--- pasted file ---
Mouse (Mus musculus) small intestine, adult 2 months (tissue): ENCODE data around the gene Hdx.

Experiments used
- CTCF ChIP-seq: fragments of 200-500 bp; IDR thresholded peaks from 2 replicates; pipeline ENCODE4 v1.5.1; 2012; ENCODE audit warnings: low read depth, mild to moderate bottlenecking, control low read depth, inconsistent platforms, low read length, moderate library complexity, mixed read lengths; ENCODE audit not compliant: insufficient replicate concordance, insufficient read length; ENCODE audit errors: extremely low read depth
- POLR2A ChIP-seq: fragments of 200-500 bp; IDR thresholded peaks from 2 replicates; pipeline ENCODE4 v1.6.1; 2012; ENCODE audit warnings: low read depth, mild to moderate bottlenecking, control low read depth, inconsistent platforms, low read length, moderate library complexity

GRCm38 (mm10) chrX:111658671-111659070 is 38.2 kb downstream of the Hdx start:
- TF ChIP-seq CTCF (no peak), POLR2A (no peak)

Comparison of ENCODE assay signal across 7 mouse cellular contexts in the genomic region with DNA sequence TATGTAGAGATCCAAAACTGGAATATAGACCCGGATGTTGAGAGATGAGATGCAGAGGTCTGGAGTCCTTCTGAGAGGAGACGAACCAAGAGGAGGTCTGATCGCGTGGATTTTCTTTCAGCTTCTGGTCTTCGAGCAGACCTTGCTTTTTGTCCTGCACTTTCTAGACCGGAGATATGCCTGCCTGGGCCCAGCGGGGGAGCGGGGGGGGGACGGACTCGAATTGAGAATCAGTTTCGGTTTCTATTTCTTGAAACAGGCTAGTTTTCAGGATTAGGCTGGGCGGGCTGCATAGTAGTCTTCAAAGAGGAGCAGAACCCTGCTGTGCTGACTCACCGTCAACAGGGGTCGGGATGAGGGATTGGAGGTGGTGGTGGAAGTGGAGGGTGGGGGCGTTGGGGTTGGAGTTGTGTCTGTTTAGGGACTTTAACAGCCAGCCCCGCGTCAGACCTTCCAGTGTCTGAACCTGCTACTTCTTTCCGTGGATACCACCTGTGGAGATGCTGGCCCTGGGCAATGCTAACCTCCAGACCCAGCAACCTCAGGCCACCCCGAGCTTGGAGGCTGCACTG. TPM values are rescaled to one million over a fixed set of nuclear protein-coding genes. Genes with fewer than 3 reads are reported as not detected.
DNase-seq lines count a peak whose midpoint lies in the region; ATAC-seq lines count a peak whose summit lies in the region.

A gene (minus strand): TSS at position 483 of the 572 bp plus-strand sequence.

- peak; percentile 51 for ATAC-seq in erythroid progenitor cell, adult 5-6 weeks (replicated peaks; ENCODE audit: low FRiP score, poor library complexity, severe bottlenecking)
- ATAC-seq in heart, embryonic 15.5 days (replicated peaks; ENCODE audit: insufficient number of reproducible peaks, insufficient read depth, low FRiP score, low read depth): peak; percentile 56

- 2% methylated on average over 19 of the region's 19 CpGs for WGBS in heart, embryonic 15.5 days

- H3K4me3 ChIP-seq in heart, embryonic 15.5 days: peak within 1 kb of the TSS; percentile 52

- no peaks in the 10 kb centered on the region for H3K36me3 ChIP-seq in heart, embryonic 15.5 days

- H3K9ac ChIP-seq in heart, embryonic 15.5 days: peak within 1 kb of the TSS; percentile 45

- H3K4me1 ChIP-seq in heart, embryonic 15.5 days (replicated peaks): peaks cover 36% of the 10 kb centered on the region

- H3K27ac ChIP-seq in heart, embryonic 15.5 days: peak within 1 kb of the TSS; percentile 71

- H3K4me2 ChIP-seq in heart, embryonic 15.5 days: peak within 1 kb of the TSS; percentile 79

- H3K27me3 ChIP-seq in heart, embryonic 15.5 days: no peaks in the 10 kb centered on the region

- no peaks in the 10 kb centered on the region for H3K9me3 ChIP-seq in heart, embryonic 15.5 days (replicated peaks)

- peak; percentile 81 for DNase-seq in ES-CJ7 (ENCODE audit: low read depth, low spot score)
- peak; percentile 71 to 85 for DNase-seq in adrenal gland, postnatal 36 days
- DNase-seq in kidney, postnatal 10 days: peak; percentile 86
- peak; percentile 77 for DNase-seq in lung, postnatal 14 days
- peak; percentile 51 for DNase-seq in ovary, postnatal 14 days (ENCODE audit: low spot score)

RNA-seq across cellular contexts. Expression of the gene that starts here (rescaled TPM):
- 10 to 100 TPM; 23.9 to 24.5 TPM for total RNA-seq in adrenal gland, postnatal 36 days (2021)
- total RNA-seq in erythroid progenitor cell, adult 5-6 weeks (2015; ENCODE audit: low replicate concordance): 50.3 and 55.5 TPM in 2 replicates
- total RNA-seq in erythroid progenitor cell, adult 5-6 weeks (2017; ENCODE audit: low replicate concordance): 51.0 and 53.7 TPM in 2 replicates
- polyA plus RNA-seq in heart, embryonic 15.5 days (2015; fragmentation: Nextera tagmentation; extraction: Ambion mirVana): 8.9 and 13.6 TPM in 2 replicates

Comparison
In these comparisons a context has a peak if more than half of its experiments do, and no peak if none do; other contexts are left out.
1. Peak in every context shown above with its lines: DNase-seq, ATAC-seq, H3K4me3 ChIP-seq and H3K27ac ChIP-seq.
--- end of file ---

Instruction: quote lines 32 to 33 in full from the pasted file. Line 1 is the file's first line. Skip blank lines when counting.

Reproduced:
In these comparisons a context has a peak if more than half of its experiments do, and no peak if none do; other contexts are left out.
1. Peak in every context shown above with its lines: DNase-seq, ATAC-seq, H3K4me3 ChIP-seq and H3K27ac ChIP-seq.